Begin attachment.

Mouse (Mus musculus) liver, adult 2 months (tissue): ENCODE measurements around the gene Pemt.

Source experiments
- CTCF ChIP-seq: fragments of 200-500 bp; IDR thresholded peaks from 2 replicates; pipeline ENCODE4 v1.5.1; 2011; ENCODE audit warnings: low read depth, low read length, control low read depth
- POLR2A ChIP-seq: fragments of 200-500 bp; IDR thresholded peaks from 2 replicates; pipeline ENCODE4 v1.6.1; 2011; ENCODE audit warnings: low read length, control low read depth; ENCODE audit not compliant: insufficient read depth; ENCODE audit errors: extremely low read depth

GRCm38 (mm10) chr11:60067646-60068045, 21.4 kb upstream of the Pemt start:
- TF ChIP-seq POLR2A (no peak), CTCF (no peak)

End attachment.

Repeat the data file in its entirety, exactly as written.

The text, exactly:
Mouse (Mus musculus) liver, adult 2 months (tissue): ENCODE measurements around the gene Pemt.

Source experiments
- CTCF ChIP-seq: fragments of 200-500 bp; IDR thresholded peaks from 2 replicates; pipeline ENCODE4 v1.5.1; 2011; ENCODE audit warnings: low read depth, low read length, control low read depth
- POLR2A ChIP-seq: fragments of 200-500 bp; IDR thresholded peaks from 2 replicates; pipeline ENCODE4 v1.6.1; 2011; ENCODE audit warnings: low read length, control low read depth; ENCODE audit not compliant: insufficient read depth; ENCODE audit errors: extremely low read depth

GRCm38 (mm10) chr11:60067646-60068045, 21.4 kb upstream of the Pemt start:
- TF ChIP-seq POLR2A (no peak), CTCF (no peak)